A few months back, we released an article about the essential attributes of an effective website. It was quite a revelation then, but now we’ve realized that Google is trying to ask for more for the benefit of your consumers.
Google’s newly launched Page Experience Update is the whistle that signals the confirmation of Core Web Vitals as a search ranking factor effective May 2021. This implies that while quality is still the most valuable element of any website, the giant search engine also wants website owners to give more value to the technical aspect of your SEO. A quick way to make this happen asap would be to seek help from professionals offering search engine optimization services.
Core web vitals has become a hot topic lately. What is it?
In a nutshell, core web vitals refers to a set of factors that play an important role in the overall user experience of a web page. They are made up of three page speed and user interaction metrics namely: First Input Delay (FID), Largest Contentful Paint (LCP), and Cumulative Layout Shift (CLS).
The Importance of Core Web Vitals
Simply put, core web vitals are signals that measure how fast people can interact with your website, how easy it is for them to navigate through your site, and what kind of results your website is giving. In short, core web vitals are about good user experience.
If your website is able to deliver it, your site’s page experience score will also improve.
An easy way to make it happen would be to work with an able search engine optimization agency with technical SEO expertise.
Here’s what the three core web vitals are designed to do:
Largest Contentful Paint (LCP) – the LCP measures how fast large elements such as videos, images and animations can load on your website.
Cumulative Layout Shift ( CLS) – this core web vital ensures that your website’s pages don’t make confusing movements that can distract, delay or prevent users from consuming content.
First Input Delay (FID) – is a core web vital that measures how fast your website’s browser responds to user commands and delivers results. It also reveals the responsiveness of your website’s pages when people interact with them for the first time.
At this stage, the core web vitals might sound alien to you. But to enable you to comply with the Page Experience Algorithm from Google, here are some pointers that can help you improve your core web vitals:
First off, you must see how your website performs against its core web vitals. Do this via a quick website performance analysis using Google Search Console or Page Speed Insights.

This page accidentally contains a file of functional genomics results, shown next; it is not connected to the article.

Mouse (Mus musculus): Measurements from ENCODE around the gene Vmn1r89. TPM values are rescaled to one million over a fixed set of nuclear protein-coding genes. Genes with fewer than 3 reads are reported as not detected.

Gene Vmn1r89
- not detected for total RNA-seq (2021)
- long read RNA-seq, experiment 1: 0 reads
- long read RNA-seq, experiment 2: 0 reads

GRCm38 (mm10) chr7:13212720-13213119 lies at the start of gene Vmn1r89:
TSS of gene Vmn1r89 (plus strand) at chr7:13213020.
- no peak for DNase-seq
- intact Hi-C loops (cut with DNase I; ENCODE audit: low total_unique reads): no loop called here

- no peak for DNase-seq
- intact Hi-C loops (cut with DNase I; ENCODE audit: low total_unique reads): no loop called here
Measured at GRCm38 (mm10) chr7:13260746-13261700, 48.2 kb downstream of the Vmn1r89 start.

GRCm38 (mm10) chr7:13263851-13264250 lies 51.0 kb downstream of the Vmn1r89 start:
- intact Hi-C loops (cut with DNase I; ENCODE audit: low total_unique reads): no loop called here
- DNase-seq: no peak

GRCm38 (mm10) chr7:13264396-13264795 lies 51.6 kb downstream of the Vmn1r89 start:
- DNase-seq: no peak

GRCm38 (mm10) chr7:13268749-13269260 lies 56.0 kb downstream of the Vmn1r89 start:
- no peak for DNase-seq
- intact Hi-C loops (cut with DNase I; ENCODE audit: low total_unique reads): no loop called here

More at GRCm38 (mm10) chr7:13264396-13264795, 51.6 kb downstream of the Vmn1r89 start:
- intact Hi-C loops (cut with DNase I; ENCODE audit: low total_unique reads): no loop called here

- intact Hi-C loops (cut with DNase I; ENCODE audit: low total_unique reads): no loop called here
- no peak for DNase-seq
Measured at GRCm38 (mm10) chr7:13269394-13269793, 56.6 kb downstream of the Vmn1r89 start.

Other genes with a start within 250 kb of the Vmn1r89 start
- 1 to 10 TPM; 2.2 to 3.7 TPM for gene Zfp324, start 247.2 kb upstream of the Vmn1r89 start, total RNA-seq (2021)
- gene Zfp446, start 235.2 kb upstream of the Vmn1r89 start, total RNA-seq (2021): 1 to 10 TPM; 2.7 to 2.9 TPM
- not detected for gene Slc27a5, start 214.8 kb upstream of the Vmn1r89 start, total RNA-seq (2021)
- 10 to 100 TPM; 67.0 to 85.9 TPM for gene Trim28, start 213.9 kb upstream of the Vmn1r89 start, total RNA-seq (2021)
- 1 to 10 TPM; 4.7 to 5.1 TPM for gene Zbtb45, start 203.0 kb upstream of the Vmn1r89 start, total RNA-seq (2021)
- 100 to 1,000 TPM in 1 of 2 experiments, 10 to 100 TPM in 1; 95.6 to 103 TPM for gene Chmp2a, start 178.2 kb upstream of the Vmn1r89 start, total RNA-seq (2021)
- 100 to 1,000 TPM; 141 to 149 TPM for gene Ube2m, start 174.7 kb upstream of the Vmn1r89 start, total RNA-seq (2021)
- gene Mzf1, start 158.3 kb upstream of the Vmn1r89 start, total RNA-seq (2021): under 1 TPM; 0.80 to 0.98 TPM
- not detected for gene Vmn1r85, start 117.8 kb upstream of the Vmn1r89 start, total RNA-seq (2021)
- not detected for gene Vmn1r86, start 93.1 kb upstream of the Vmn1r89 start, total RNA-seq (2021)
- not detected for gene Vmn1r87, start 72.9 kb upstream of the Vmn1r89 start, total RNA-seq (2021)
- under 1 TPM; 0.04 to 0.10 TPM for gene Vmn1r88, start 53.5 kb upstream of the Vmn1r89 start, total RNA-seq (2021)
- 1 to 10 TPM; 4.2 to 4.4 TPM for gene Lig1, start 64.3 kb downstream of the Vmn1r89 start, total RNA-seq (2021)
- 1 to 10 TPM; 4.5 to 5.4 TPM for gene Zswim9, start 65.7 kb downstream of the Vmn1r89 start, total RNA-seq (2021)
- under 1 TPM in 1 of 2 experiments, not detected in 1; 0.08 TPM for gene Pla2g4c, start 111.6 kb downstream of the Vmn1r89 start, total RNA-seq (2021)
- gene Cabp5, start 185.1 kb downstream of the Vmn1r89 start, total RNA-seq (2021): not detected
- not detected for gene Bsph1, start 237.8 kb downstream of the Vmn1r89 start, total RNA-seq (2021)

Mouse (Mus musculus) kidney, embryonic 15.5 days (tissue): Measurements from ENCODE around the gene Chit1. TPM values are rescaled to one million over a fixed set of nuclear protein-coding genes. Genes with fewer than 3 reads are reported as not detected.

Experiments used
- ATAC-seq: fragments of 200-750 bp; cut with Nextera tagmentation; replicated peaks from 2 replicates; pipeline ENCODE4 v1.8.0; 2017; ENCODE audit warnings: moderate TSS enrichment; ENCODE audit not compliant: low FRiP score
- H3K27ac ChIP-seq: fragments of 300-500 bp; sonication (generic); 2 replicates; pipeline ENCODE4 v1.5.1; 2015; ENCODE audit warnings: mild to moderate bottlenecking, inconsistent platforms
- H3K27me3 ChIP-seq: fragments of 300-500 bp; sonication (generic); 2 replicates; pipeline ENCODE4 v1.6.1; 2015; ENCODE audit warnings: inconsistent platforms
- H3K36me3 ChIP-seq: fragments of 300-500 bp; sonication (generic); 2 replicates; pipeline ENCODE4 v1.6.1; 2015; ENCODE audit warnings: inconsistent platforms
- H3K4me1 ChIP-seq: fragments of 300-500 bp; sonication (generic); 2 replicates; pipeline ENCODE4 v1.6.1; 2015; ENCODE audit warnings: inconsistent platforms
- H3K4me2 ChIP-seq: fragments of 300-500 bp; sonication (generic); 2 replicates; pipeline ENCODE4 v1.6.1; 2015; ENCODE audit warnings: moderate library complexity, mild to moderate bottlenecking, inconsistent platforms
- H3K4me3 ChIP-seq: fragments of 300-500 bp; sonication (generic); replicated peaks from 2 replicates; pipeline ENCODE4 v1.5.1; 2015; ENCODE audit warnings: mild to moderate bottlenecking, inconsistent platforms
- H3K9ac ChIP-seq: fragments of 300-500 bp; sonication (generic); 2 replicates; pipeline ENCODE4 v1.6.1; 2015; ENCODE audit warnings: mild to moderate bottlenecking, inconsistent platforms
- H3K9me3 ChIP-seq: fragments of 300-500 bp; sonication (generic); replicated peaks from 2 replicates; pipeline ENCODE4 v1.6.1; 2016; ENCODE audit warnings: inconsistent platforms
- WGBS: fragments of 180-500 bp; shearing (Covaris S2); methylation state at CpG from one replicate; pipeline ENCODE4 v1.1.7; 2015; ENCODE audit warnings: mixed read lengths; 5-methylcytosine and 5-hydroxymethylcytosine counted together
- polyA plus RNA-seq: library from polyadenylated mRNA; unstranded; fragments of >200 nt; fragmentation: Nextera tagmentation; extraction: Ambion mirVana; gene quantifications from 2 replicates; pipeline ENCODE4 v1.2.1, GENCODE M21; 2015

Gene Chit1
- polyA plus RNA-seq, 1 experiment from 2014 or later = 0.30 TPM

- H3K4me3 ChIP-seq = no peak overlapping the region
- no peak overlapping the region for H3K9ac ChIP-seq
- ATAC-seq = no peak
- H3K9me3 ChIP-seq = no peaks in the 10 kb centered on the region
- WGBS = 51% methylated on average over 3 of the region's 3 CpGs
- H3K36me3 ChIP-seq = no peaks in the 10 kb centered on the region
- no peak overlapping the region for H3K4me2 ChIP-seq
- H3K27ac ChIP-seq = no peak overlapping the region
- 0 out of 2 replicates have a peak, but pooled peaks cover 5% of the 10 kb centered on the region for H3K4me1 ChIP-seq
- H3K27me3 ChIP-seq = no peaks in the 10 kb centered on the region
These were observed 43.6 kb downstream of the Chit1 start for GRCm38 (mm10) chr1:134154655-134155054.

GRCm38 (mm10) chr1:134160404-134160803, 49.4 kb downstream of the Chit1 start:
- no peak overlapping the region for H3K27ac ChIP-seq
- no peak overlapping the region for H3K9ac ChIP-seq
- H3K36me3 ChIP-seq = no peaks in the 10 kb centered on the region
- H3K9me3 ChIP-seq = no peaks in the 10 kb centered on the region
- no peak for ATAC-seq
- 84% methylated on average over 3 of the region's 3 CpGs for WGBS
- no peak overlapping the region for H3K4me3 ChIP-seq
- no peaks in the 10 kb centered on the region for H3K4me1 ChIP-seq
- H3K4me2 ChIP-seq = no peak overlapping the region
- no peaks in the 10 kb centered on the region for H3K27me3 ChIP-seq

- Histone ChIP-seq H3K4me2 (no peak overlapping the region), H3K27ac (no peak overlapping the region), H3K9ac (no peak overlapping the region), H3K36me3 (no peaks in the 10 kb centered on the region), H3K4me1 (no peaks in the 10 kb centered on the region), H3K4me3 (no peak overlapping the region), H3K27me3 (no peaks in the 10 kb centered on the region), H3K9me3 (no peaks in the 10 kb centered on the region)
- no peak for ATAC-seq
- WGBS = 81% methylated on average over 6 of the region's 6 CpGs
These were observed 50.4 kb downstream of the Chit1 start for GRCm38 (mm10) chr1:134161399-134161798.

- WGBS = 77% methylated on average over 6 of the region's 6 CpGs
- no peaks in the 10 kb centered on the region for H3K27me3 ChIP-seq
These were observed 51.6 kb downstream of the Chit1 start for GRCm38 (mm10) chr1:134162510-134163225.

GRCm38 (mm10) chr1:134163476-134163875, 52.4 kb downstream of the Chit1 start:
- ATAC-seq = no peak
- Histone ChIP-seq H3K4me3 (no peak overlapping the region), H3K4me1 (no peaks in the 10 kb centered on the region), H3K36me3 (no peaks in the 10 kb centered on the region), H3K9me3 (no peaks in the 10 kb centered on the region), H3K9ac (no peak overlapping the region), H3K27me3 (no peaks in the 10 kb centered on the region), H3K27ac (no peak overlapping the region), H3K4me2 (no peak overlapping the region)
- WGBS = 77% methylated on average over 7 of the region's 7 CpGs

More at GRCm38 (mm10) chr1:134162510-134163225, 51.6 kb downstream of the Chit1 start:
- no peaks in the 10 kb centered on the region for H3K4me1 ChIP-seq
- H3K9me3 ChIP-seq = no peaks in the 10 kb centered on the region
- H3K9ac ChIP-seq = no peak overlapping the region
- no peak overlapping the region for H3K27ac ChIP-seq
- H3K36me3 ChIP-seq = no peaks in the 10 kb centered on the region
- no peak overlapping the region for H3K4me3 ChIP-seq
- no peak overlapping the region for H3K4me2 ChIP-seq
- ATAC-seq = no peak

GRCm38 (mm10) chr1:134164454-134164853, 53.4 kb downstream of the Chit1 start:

Try to do a parallel run of your performance test using different tools and compare results. It can help you to identify specific core web vital elements that impede your website’s capability to provide pleasant user experience.
While running a test is the best way to find out the causes of poor user experience, there are things you can do to improve it.
Here’s a simple way to determine if there are unused JS in your website:
1. Open your website, right click your mouse then click “Inspect”.
2. Click on “Sources”. At the bottom of the page, you will see three dots
3. Click on the three dots and a drop down menu of ‘More Tools’ will appear
4. Click on ‘Coverage’ then press the load function.
5. When the loading is finished, you will see how much unused JS is present in your web page
2. Implement Lazy Loading
Images play a crucial role in making a website more engaging and eye-catching. You must use them on your website to prevent your site from looking like a huge block of text.
While images help to convey your message to your audience, you must be sure that it can’t cause harm to your site’s core web vitals. Make this possible by implementing lazy loading to allow images to load the moment a user scrolls down the page. Image loading can hamper the loading speed of a site’s pages, but if you implement lazy loading, your site’s loading time won’t be compromised and your website can possibly get a high LCP score. But there’s more to lazy loading than seeing images at the exact moment, as it can actually give more benefits such as:
- Improve your site’s performance
- Limit your bandwidth usage
- Improve SEO for your site
- Reduce your site’s bounce rate, and
- Keep your site’s visitors longer
3. Compress and Optimize Your Images